Janson Media executives were in attendance this evening at the premiere of Richard Bangs’ latest adventure film, Assam India: Quest for the One-Horned Rhinoceros, held at the historic Explorers Club in New York City. Avinash Kohli of the Explorers Club, known for his pioneering attempts in launching new adventure tour concepts, had been instrumental in persuading Richard Bangs to document the success story of wildlife conservation in the Indian state of Assam. Finally, the dream became a reality with financial assistance from the Assam government, specifically the Honorable Chief Minister, Shri Tarun Gogoi, who extended his full support to the project. After a great deal of planning and coordination with the Assam authorities, Bangs and Kohli completed this beautiful film in record time.
Assam India: Quest for the One-Horned Rhinoceros finds modern explorer Richard Bangs traveling in a remote state on the northeastern region of India called Assam. In the far, far reaches of India; in the shadow of the Himalayas; along the misty banks of the Brahmaputra River glides a gray blur that almost became a ghost — the one-horned rhinoceros. It’s a rare species that a hundred years ago nearly vanished from the face of the earth. What kept the rhino from falling into the chasm of extinction? What can its story teach us about our world today; about saving precious wildlife, and, for that matter, all living things?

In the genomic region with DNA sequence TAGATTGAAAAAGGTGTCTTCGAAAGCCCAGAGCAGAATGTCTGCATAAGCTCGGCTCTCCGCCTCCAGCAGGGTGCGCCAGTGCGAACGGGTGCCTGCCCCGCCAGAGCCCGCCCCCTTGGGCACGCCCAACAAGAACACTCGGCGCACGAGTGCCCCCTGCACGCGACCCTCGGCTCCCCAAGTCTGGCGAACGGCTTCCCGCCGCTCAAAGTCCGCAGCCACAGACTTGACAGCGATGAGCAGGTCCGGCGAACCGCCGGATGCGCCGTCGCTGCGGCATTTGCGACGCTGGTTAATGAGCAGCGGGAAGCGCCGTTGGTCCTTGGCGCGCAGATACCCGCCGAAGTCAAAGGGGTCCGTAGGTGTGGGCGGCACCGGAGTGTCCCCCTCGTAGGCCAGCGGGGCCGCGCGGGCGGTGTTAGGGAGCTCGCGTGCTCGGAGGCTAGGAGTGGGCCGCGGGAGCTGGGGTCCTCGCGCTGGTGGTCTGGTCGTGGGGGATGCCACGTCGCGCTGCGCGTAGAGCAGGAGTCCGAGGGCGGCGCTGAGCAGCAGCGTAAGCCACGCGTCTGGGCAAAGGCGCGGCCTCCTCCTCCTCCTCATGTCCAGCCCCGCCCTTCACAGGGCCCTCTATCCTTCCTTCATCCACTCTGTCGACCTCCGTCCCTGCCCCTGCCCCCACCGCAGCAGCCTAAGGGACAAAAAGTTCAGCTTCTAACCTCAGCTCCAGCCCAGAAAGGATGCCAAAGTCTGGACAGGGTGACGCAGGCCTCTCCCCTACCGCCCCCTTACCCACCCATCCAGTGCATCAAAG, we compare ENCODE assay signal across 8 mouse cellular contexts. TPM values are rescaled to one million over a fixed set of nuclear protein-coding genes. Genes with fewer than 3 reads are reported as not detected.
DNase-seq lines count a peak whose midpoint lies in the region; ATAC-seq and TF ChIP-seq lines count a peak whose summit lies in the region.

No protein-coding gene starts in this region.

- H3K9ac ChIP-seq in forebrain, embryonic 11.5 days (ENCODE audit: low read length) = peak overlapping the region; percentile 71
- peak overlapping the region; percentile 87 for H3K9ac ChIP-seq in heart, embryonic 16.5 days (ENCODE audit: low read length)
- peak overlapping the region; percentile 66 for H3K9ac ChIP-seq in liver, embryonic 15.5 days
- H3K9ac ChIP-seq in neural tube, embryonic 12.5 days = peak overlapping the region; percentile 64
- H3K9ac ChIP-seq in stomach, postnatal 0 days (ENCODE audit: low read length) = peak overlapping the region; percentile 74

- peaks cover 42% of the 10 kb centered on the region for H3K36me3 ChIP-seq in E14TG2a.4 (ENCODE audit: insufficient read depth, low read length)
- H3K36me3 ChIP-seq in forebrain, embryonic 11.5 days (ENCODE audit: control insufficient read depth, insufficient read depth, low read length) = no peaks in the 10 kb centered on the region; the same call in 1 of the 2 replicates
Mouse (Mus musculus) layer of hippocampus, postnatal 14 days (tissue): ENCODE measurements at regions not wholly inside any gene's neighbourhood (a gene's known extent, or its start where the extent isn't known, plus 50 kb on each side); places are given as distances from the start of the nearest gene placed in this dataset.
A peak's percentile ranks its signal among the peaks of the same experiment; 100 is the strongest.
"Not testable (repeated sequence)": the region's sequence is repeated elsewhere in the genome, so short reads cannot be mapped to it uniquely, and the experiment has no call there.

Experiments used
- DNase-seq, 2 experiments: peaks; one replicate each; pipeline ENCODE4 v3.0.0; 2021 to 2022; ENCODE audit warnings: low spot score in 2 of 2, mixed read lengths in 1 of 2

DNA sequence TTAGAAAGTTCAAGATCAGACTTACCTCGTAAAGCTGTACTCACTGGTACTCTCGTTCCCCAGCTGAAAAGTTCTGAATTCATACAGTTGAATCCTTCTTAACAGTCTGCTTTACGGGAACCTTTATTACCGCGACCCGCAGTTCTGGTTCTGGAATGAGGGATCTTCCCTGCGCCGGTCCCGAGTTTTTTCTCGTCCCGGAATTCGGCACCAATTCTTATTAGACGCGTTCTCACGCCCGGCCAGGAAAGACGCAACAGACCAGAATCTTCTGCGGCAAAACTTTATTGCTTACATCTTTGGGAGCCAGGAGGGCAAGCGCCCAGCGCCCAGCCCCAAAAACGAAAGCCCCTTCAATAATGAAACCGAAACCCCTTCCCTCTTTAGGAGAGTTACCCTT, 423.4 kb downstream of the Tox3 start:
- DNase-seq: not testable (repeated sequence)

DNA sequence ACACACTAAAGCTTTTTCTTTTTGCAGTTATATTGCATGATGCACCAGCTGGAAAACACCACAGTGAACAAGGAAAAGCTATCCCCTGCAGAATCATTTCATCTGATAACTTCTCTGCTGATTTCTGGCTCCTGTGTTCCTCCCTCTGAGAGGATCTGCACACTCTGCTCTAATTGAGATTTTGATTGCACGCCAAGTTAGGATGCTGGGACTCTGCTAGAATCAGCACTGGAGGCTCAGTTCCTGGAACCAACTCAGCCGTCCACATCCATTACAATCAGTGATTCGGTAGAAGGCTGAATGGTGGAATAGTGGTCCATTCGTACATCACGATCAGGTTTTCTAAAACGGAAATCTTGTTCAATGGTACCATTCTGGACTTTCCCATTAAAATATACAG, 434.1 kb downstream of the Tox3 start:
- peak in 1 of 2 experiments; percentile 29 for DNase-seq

Bang’s quest is to find what the one-horned rhino means to the people of Assam, and why it flourishes here as in no other place. He begins in Manas National Park, travels to villages near Guwahati, Assam’s largest city, visits Majuli Island, and ends his quest in Kaziranga National Park.
Filmed in gorgeous High-Definition, Assam India: Quest for the One-Horned Rhinoceros was produced by Seattle-based Small World Productions, and is now available to international television, VOD, non-theatric, and DVD/video markets, exclusively through Janson Media.
The Explorers Club is an international multidisciplinary professional society dedicated to the advancement of field research and the ideal that it is vital to preserve the instinct to explore. Since its inception in 1904, the Club has served as a meeting point and unifying force for explorers and scientists worldwide. The Explorers Club headquarters are located at 46 East 70th Street in New York City.